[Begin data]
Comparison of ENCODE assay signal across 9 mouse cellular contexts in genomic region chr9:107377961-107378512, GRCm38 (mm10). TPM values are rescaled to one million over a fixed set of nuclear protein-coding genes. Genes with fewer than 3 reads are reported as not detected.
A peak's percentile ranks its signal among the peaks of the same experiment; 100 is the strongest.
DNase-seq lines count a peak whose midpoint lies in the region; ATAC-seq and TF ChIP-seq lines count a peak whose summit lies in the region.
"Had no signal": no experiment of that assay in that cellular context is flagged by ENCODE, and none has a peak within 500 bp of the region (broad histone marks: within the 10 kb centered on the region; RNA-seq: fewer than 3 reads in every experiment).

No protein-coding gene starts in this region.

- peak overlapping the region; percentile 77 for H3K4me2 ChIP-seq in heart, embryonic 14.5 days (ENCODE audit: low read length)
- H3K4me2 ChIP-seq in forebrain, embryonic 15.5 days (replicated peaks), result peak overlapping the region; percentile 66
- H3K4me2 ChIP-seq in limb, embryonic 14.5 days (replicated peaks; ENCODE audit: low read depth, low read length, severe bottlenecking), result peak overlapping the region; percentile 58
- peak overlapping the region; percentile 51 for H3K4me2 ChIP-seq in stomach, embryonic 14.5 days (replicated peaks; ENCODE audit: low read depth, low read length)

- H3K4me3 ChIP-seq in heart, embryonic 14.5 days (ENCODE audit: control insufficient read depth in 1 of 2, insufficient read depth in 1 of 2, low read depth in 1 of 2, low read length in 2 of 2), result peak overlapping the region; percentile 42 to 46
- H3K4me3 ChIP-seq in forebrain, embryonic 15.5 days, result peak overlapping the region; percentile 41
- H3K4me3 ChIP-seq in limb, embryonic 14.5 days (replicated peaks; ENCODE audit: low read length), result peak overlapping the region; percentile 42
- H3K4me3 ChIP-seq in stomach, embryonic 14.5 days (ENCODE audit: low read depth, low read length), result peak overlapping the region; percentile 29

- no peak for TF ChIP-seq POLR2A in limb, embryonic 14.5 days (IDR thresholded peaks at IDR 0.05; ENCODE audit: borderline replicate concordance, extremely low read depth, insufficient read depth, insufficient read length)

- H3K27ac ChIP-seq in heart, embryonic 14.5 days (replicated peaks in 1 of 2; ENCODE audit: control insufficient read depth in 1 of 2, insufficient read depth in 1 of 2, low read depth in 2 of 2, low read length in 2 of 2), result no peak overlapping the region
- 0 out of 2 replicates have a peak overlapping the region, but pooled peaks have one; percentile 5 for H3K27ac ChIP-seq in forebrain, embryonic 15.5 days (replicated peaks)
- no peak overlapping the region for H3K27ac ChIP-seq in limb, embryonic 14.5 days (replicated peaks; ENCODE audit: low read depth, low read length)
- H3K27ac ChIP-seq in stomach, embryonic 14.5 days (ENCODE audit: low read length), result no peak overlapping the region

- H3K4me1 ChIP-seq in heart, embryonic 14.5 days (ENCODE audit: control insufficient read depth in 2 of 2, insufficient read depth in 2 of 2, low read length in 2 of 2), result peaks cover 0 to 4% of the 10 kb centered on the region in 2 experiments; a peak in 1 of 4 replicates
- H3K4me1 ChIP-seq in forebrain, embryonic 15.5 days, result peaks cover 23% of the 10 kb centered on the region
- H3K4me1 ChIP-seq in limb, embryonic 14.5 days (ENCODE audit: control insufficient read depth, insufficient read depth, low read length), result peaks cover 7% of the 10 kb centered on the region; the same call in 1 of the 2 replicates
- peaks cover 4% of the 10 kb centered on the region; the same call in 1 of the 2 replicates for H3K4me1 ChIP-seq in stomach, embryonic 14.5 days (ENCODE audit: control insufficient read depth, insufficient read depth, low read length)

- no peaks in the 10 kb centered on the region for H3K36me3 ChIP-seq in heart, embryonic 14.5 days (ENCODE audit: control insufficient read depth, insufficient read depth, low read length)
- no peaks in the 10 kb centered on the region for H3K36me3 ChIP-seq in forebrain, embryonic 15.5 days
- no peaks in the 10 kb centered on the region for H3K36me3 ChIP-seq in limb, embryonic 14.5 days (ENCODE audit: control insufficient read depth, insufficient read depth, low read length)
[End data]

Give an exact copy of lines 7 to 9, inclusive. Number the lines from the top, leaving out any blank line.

- H3K4me2 ChIP-seq in forebrain, embryonic 15.5 days (replicated peaks), result peak overlapping the region; percentile 66
- H3K4me2 ChIP-seq in limb, embryonic 14.5 days (replicated peaks; ENCODE audit: low read depth, low read length, severe bottlenecking), result peak overlapping the region; percentile 58
- peak overlapping the region; percentile 51 for H3K4me2 ChIP-seq in stomach, embryonic 14.5 days (replicated peaks; ENCODE audit: low read depth, low read length)